All Space, All the Time
Is NASA ready for prime time?
- By Todd Kliman
- Air & Space magazine, September 2001
(Page 3 of 5)
Building on that experience, the agency has begun looking into what NASA Webmaster Charles Redmond, lapsing into new-media-speak, calls “a streaming media distribution scheme.” Translation: production of real-time content for television and the Internet. Redmond envisions a full slate of daily programming, including, he says, “a sort of TV Guide” that would give viewers a daily schedule of programming. And what might the schedule include, besides the occasional footage of a space launch or look inside the space station? “It might be scientists practicing robot missions; it might be scientists in the classroom, teaching,” he says.
“Survivor” it ain’t. But that’s just fine by NASA; entertainment is not the goal. Nor is openness, necessarily. NASA Television, whether distributed by cable or over the Web, will still show only what NASA chooses for us to see. That doesn’t sit well with some, who worry about what Redmond calls the “tension between freedom and control.” James Oberg, a space writer who spent 22 years working as a spaceflight engineer in Houston and who is currently writing a book about the U.S.-Russian space alliance, has been a persistent critic of NASA’s claims to openness. In a recent column in USA Today, Oberg complained about the agency’s editing, or “redacting,” of journals kept by the International Space Station’s first commander, Bill Shepherd, during his stay in orbit last year. Numerous passages in Shepherd’s commentary were deleted before his “ship’s logs” were posted on the Web. “Occasional lapses in candor by NASA media officials in the recent past raise concerns that a monopolized information flow will be a slanted information flow,” Oberg wrote. “ ‘Happy talk’ is easy, but rigorous candor about problems takes a level of effort—and a mindset—that has sometimes been lacking.”
The question of who decides what the public gets to see will certainly come up if non-NASA employees start shooting film in orbit. NASA watchers already complain that the agency is selective about which movie projects are granted access to its training facilities on the ground. The producers of last year’s Red Planet, for example, were not allowed to film on site at NASA centers, while Armageddon and Space Cowboys were granted the full benefit of NASA’s technical assistance. The agency reportedly was miffed at the makers of Red Planet, which had Val Kilmer and crewmates acting at times like fraternity brothers on a road trip. “It did not portray the values that we see in our astronauts,” says Cleggett of NASA public affairs. “It was un-astronaut-like—put it that way.”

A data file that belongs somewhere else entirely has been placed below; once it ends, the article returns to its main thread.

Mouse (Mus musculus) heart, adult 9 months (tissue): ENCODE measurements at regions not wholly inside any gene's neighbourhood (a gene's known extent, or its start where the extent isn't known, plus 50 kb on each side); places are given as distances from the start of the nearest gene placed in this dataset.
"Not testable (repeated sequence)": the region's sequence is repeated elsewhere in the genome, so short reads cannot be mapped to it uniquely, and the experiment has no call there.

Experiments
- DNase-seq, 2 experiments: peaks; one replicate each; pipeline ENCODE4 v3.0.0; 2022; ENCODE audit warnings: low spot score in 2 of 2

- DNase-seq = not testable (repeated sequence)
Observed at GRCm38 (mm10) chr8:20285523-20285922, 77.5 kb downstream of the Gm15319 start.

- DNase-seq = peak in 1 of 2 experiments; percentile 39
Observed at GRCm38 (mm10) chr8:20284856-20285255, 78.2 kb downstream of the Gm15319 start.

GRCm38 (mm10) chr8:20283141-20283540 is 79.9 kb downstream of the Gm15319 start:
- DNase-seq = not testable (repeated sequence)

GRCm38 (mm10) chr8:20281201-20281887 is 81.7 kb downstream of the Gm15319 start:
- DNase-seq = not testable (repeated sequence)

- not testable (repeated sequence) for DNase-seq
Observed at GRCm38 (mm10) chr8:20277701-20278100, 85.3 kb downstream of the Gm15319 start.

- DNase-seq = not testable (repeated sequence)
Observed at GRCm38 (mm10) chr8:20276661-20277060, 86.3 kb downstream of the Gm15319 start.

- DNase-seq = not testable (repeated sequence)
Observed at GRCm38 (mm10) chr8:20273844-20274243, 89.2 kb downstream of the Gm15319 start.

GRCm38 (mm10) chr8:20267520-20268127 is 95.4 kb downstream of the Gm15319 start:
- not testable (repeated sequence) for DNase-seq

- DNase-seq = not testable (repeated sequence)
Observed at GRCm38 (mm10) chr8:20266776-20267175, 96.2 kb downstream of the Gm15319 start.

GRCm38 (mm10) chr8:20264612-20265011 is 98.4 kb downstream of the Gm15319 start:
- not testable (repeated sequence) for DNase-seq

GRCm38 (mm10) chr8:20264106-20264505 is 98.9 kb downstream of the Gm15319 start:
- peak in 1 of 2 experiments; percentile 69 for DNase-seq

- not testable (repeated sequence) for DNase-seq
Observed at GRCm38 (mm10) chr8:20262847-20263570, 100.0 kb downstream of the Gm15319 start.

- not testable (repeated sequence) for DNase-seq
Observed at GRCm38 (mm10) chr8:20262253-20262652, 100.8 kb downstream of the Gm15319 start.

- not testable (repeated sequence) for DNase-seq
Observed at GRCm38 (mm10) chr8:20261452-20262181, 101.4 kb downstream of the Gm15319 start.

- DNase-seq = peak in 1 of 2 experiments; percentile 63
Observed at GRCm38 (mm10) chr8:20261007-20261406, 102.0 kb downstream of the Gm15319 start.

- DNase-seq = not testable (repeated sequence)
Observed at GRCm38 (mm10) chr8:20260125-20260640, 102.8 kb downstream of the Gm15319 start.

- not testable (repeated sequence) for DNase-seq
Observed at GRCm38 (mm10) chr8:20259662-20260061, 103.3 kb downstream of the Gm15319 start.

Toni Myers, who heads IMAX Space Ltd., dismisses the notion that NASA’s hands-on involvement compromises the integrity of her company’s space-based documentaries. Calling from a “customer support room” adjacent to mission control, where the producer was screening video beamed live from the International Space Station, she says, “These films are a tool to get people reinvigorated, to show the public what NASA is up to. To do what [NASA is] trying to do, you’re going to need huge public support.”
Is the agency practicing censorship? “I wouldn’t say that at all,” she bristles. “They never came to us about something we said we wanted to do and said ‘Don’t do this.’ ”
Myers, who worked on the IMAX films The Dream Is Alive, Blue Planet, Destiny in Space, and Mission to Mir, says that after 15 years of collaboration, a comfortable working routine has evolved between IMAX and the space agency. Myers typically develops a scene list for each mission, which NASA reviews. Working together, the two groups arrive at a shooting schedule. Whether this micromanaging infringes on the creative freedom of her production crews is beside the point, says Myers. “The reality is, this is different from any other kind of documentary. There are issues to account for, a certain protocol that has to be followed very, very carefully [involving] crew safety and so forth. These projects are so difficult to pull off in the first place that it doesn’t really become an issue.”
She contrasts her work with Michael Moore’s ambush-style documentaries, such as the 1989 Roger and Me, a black comedy about layoffs in the auto industry: “It’s about as opposite from that as you can get.”
There is, of course, a marvelous payoff. In exchange for playing by NASA’s strict rules, IMAX gets the goods: intimate glimpses of aerospace arcana, the view that only astronauts normally get. “It’s important for us—our mission, really—to not gloss over the details,” says Myers. “I think that with more out there [on] the cable channels and the Internet…and with a broader fan base, the details become that much more important.”